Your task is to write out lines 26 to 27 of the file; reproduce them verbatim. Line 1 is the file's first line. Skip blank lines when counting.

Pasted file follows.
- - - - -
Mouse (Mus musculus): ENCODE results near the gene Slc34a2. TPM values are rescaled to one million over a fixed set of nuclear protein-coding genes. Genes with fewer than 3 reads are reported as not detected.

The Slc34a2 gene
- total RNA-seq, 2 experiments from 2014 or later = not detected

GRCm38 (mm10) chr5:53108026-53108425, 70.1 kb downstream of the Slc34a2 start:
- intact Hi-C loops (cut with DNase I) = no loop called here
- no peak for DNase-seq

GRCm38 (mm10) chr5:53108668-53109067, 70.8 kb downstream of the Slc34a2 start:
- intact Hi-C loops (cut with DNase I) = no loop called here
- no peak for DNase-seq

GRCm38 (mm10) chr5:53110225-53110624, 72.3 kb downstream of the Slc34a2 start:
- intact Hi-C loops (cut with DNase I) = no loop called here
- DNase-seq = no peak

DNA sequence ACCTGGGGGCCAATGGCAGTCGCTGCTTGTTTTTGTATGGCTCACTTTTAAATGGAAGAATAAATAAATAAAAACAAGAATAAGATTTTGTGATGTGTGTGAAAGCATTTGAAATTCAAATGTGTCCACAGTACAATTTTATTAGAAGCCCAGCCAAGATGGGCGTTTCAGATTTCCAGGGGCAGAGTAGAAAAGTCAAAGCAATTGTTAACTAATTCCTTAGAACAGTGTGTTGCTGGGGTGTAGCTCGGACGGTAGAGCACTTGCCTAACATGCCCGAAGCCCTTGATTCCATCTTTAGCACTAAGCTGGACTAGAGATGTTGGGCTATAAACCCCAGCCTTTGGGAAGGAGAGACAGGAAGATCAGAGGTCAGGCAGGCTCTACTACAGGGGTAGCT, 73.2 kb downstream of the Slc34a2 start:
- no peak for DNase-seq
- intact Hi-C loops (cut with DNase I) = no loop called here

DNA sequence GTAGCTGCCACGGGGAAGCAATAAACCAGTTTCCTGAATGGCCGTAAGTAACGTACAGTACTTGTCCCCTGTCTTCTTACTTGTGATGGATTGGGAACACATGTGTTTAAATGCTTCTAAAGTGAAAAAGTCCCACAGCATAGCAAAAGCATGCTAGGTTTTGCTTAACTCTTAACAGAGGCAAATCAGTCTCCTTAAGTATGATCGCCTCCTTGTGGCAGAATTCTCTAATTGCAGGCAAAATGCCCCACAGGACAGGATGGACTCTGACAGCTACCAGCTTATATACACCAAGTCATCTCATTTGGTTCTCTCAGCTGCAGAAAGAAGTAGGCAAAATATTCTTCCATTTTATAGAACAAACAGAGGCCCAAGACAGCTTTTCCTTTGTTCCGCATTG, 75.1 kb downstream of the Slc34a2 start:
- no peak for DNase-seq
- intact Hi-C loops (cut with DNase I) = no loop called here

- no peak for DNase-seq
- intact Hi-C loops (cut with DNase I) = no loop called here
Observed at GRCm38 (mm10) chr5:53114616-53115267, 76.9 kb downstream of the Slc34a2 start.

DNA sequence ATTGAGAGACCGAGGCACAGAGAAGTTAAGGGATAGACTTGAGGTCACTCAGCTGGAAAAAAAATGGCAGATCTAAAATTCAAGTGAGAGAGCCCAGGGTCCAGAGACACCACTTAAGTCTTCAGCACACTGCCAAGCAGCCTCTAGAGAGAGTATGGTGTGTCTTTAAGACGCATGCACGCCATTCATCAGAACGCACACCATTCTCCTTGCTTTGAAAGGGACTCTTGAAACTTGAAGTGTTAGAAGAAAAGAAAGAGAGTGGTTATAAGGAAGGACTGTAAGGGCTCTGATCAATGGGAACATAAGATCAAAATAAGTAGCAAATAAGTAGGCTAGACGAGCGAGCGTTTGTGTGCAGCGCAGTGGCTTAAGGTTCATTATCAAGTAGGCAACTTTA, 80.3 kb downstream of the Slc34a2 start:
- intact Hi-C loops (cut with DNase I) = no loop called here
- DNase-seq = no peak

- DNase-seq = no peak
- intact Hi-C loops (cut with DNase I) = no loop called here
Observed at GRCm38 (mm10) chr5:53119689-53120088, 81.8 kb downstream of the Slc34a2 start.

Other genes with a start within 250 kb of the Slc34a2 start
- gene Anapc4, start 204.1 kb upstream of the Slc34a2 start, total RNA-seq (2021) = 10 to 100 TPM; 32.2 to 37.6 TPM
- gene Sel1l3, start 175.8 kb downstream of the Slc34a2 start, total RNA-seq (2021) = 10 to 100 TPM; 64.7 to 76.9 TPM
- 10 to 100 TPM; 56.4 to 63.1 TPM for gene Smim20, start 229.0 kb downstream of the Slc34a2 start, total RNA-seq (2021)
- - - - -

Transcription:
- intact Hi-C loops (cut with DNase I) = no loop called here
Observed at GRCm38 (mm10) chr5:53119689-53120088, 81.8 kb downstream of the Slc34a2 start.